Resident Evil is at its best when you’re playing as an unfortunate bystander caught in the muck of Umbrella or whatever other entity that’s unleashing bioweapons upon the world. Case in point, Resident Evil 2 is a masterpiece in every right. The two protagonists are a rookie cop on his first day of the job and a civilian looking for her brother. The two, late to the party that is Raccoon City’s collapse, end up right at the epicenter of the storm, literally wading through the sewage. That fresh perspective lets us, as the audience, connect to them, and that’s what worked so well with Ethan, but it’s time to move on from the Winters. Spoilers ahead.
Writing an introduction to something like this without delving into Resident Evil: Village plot-points is a toughie, so let’s clarify what I mean by “it’s time to move on from the Winters.” Ethan’s dead – well, he has been for a long time, with a Molded holding his consciousness and memories masquerading as the real deal – blissfully unaware – but even that shadow of the real, genuine artefact is no more. They blew up in a cataclysmic self-sacrifice, but his daughter, Rosemary, lives on. She has powers to boot, is working with Blue Umbrella and Chris Redfield, and the ending seems to tease that she’s going to step up to the plate and be our next playable character. She shouldn’t be.
Having powers, working for a UN-backed, military-style faction, and seemingly being groomed for ops and missions, all screams Resident Evil 5 and 6. With Village having essentially re-imagined 4, it’s not far-fetched to think that the trend will continue with a downward spiral into what practically killed the series initially, the very thing that Biohazard strove away from with its return-to-roots horror emphasis. Rose has been raised conscious of this fictional world’s troubles. She’s no hapless bystander but rather an active agent going in to stop whatever it is that sprouts up just as Chris Redfield and all the other protagonists did in the sixth game. Playing as her will be akin to an entire title with Piers at the helm in those final moments when he became a bioweapon in his own right. That’s… dull.
We’ve got countless action-oriented FPS games on the market right now and so Resident Evil caving back into that genre as it once did would be a huge blunder on Capcom’s part since that unique horror flair that’s lacking in the triple-A space would be dimmed for good. That’s what moving on from the Winters will prevent. There’s always the choice of bringing back an old face, but Village handled it spectacularly alongside Biohazard by having that old face as a supporting character with playable portions rather than a fully-fledged lead. If that’s how Claire and Leon return, so be it, but for now, the series needs another new hero in the center stage, another boring drone that lets us immerse into the world of Resident Evil. That’s what was so spectacular about Ethan Winters – his confusion, complete disarray at what was going on, and his level of being dumbfounded rivaled even the most vocal of protagonists from the series’ history.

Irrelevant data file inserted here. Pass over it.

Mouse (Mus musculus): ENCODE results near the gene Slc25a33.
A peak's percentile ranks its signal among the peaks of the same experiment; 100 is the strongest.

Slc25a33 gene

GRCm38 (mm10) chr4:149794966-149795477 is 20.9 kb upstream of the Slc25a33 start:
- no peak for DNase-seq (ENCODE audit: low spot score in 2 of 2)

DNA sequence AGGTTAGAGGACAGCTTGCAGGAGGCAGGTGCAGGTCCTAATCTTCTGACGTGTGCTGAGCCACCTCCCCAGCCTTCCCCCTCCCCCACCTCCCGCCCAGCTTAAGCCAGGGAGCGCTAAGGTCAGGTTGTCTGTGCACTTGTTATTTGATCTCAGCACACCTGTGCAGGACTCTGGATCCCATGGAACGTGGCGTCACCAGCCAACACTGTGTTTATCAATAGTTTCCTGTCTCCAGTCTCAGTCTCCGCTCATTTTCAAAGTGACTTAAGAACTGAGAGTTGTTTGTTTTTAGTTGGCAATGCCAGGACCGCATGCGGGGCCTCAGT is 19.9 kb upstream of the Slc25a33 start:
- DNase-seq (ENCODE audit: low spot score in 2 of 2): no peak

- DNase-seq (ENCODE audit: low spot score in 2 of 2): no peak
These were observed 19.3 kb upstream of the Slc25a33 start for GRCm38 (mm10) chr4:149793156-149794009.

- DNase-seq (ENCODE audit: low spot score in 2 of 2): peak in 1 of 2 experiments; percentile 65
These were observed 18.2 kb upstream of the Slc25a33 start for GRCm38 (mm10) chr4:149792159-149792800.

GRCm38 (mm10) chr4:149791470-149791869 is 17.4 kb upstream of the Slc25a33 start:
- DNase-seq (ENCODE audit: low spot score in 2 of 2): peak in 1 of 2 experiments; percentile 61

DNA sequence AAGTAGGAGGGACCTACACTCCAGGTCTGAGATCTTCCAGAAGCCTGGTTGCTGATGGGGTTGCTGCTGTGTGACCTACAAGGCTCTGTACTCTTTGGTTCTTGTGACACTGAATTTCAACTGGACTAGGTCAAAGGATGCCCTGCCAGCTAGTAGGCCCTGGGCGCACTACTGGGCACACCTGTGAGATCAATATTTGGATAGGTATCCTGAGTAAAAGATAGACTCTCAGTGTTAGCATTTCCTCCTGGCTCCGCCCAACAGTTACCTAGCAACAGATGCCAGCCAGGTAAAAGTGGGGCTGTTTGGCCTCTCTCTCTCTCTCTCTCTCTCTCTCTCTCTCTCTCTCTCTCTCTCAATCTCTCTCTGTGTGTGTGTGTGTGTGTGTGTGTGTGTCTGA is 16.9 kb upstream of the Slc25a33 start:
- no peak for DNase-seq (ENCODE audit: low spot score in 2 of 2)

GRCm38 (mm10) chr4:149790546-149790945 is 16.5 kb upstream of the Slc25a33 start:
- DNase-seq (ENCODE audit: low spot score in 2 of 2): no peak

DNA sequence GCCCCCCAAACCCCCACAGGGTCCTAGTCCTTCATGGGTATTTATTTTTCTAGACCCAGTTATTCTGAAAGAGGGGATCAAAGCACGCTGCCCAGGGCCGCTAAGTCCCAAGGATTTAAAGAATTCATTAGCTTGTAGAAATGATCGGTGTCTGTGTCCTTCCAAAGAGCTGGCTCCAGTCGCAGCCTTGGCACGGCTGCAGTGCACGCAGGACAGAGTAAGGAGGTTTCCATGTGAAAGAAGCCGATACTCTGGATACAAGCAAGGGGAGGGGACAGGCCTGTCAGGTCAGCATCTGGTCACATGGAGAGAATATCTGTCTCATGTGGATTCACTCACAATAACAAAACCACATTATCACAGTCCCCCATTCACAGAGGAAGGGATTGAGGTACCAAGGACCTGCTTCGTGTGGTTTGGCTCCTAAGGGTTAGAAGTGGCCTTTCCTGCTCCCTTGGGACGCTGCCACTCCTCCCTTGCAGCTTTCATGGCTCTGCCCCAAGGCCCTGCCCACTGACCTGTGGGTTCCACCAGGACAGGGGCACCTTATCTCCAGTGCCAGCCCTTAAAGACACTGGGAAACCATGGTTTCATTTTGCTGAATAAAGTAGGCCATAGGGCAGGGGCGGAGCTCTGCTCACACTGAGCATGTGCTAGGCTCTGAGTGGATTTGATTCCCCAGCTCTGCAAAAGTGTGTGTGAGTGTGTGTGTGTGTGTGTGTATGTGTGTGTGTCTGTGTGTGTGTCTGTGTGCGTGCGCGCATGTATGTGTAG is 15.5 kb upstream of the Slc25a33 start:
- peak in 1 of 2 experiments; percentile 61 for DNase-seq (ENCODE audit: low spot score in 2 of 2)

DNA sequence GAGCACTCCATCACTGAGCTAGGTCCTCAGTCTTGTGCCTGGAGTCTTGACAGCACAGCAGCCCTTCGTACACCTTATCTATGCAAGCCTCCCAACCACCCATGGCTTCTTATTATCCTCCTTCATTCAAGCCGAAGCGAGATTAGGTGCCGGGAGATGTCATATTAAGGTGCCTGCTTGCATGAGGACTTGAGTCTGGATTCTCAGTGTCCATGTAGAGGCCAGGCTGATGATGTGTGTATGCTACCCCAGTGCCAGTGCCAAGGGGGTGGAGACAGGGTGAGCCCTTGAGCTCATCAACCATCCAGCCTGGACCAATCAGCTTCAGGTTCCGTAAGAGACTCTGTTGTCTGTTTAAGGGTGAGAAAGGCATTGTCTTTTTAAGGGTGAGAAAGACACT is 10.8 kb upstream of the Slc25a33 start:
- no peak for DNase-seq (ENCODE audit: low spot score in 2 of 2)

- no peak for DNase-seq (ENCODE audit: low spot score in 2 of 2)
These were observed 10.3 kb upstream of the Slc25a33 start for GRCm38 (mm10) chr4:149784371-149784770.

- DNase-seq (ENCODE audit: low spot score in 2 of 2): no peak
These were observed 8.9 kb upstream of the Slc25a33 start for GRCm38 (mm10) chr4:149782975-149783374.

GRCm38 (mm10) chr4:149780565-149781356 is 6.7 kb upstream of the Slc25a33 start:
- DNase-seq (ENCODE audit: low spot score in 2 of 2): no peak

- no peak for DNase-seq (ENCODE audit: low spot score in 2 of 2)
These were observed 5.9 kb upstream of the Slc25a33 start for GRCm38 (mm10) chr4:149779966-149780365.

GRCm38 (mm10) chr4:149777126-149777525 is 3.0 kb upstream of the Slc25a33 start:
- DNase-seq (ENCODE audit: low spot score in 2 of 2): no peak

He was the player through and through. With his death, a new obscured face should be brought into the playing field that continues the charm and immersiveness. Rosemary can, like Chris, embark on an operation to stop whatever it is that’s going horribly awry somewhere in the world, and like Chris, she doesn’t have to be the lead to do that. She can be someone that appears and plays a pivotal role in the story while we’re constantly being shoved around from menace to monster, fighting old men with chainsaws that yell horror movie quotes from thirty years past. That way, Resident Evil won’t naturally bleed back into being an action game with superpowers to boot, but rather, it’ll continue being a horror with insurmountable odds pressed in the face of someone completely unprepared. That’s what makes it so chilling. Even in the original with star-studded cops, they weren’t ready for zombies, giant animals, and hulking men that could crush your head in their hand like it was a can of pop.
That’s what 5, 6, and – to an extent – 4 lacked. The horror was sidelined in favor of that action hero going in to save the day, and that’s never been the reel for this series, but it’s par for the course that it gets lost somewhere along the way if we’re dipping our toes into existing characters like Rosemary. The Winters’ tale was beautiful with Ethan giving a heartwarming send-off before flailing into the abyss, but his journey would be cheapened if that revamped era he ushered in fell back into the dark with a rehash of what killed the series, leaving it to go stagnant while Capcom scrambled to pick up the pieces. Yet, if the Chris Redfield section of Village’s ending is anything to go by, another action-packed Resident Evil is on the horizon, and that’s troubling because 7 captured that unsettling horror from the original games in a bottle and near-perfected it. Losing that would be losing what makes Resident Evil stand out among the crowd, especially now that it’s a FPS.
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